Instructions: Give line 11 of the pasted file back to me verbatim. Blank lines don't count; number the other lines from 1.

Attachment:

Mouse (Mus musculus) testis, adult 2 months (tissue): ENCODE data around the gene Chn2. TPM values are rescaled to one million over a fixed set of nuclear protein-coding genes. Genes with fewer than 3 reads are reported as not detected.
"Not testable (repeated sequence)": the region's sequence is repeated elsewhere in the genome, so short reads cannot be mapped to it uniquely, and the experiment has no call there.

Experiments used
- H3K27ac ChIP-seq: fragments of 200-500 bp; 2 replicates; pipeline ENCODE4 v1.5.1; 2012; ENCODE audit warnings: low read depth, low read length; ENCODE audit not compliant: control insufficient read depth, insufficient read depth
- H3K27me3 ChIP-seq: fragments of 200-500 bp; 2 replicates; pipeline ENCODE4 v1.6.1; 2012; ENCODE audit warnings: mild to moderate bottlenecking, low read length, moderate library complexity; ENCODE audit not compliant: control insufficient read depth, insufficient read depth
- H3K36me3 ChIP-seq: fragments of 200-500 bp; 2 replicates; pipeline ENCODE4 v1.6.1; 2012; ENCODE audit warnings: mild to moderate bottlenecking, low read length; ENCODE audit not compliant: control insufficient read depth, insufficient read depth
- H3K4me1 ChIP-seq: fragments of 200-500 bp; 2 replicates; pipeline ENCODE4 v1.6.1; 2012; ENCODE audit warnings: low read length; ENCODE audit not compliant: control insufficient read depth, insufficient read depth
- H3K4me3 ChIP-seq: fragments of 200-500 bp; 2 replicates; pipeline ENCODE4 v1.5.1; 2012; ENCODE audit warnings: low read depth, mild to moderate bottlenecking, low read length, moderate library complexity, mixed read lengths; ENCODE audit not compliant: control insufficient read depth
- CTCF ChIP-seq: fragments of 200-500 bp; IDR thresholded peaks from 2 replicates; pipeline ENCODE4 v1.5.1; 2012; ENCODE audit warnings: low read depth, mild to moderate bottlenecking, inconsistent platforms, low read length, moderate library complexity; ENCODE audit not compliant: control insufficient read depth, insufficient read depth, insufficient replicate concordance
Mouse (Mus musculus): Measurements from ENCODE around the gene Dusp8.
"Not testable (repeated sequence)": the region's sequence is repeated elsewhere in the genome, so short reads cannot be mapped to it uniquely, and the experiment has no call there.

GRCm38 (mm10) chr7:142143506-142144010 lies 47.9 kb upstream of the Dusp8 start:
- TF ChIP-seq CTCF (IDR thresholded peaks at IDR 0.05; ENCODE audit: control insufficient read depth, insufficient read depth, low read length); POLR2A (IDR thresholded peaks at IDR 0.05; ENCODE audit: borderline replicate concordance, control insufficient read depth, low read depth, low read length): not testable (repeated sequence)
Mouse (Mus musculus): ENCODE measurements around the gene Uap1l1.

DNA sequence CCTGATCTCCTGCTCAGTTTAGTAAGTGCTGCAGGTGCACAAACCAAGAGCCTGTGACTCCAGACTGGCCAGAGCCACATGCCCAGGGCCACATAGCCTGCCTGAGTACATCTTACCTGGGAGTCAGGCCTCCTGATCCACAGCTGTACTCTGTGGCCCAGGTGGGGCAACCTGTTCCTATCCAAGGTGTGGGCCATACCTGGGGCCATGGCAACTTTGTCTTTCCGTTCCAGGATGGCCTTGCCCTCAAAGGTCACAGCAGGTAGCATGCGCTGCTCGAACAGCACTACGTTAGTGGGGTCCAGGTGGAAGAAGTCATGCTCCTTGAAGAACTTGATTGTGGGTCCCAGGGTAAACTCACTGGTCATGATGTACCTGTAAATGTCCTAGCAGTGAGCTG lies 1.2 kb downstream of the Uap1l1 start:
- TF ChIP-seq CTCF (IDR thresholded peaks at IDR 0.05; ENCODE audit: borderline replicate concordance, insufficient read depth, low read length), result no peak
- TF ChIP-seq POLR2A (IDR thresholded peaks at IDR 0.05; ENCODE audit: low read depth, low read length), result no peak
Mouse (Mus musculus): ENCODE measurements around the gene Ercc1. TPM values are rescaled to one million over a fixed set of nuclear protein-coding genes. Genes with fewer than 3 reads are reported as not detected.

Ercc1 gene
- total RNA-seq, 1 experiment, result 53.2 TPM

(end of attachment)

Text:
"Not testable (repeated sequence)": the region's sequence is repeated elsewhere in the genome, so short reads cannot be mapped to it uniquely, and the experiment has no call there.